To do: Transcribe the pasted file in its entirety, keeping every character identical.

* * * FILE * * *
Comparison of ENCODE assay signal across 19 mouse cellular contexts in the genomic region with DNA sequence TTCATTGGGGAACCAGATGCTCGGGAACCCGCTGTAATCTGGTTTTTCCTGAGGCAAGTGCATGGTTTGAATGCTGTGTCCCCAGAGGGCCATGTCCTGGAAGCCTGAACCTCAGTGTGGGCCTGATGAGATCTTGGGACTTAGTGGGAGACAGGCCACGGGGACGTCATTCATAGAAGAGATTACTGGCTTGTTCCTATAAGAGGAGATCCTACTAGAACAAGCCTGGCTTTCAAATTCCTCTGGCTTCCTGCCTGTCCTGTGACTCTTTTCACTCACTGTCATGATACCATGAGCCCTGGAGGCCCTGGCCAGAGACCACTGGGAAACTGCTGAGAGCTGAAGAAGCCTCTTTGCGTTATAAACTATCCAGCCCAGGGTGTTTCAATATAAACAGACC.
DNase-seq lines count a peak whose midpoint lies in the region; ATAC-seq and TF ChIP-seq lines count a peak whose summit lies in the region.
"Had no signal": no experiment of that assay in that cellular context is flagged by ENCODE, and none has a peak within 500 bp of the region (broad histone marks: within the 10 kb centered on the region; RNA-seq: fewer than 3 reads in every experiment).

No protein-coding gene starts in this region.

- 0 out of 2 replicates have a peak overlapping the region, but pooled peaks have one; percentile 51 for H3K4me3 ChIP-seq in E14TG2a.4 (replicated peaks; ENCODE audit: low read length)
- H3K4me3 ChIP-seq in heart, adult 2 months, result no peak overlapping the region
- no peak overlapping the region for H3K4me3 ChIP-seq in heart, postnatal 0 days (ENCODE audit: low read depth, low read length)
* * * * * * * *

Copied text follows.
Comparison of ENCODE assay signal across 19 mouse cellular contexts in the genomic region with DNA sequence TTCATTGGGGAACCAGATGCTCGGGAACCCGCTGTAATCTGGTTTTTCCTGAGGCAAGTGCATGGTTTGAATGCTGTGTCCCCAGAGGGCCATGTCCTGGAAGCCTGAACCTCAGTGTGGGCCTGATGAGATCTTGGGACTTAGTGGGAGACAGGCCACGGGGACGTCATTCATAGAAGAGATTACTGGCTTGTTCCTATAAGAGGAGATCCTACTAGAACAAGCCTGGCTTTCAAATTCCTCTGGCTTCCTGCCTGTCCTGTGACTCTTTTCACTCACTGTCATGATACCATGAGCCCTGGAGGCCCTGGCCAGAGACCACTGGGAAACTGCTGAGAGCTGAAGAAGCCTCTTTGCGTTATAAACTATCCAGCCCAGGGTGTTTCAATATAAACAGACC.
DNase-seq lines count a peak whose midpoint lies in the region; ATAC-seq and TF ChIP-seq lines count a peak whose summit lies in the region.
"Had no signal": no experiment of that assay in that cellular context is flagged by ENCODE, and none has a peak within 500 bp of the region (broad histone marks: within the 10 kb centered on the region; RNA-seq: fewer than 3 reads in every experiment).

No protein-coding gene starts in this region.

- 0 out of 2 replicates have a peak overlapping the region, but pooled peaks have one; percentile 51 for H3K4me3 ChIP-seq in E14TG2a.4 (replicated peaks; ENCODE audit: low read length)
- H3K4me3 ChIP-seq in heart, adult 2 months, result no peak overlapping the region
- no peak overlapping the region for H3K4me3 ChIP-seq in heart, postnatal 0 days (ENCODE audit: low read depth, low read length)